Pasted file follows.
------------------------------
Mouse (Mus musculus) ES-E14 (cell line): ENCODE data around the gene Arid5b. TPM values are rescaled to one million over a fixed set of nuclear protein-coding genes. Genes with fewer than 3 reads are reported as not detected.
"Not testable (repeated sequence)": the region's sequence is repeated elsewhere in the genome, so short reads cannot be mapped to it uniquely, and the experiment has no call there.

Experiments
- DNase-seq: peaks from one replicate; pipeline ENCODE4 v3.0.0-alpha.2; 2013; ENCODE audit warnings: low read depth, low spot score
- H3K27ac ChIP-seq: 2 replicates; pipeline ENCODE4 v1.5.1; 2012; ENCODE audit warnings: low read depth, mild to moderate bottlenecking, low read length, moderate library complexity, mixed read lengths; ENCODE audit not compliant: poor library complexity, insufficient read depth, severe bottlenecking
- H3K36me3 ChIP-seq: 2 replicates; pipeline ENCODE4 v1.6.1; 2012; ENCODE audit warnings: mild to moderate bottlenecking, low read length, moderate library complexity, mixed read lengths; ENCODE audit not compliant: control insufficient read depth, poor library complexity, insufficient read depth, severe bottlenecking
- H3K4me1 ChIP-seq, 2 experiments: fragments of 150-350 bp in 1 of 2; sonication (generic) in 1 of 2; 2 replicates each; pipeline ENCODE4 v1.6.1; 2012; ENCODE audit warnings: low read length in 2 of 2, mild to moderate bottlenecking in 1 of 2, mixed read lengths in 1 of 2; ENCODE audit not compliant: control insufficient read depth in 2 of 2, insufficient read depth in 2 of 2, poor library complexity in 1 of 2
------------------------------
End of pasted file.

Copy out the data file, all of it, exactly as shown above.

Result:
Mouse (Mus musculus) ES-E14 (cell line): ENCODE data around the gene Arid5b. TPM values are rescaled to one million over a fixed set of nuclear protein-coding genes. Genes with fewer than 3 reads are reported as not detected.
"Not testable (repeated sequence)": the region's sequence is repeated elsewhere in the genome, so short reads cannot be mapped to it uniquely, and the experiment has no call there.

Experiments
- DNase-seq: peaks from one replicate; pipeline ENCODE4 v3.0.0-alpha.2; 2013; ENCODE audit warnings: low read depth, low spot score
- H3K27ac ChIP-seq: 2 replicates; pipeline ENCODE4 v1.5.1; 2012; ENCODE audit warnings: low read depth, mild to moderate bottlenecking, low read length, moderate library complexity, mixed read lengths; ENCODE audit not compliant: poor library complexity, insufficient read depth, severe bottlenecking
- H3K36me3 ChIP-seq: 2 replicates; pipeline ENCODE4 v1.6.1; 2012; ENCODE audit warnings: mild to moderate bottlenecking, low read length, moderate library complexity, mixed read lengths; ENCODE audit not compliant: control insufficient read depth, poor library complexity, insufficient read depth, severe bottlenecking
- H3K4me1 ChIP-seq, 2 experiments: fragments of 150-350 bp in 1 of 2; sonication (generic) in 1 of 2; 2 replicates each; pipeline ENCODE4 v1.6.1; 2012; ENCODE audit warnings: low read length in 2 of 2, mild to moderate bottlenecking in 1 of 2, mixed read lengths in 1 of 2; ENCODE audit not compliant: control insufficient read depth in 2 of 2, insufficient read depth in 2 of 2, poor library complexity in 1 of 2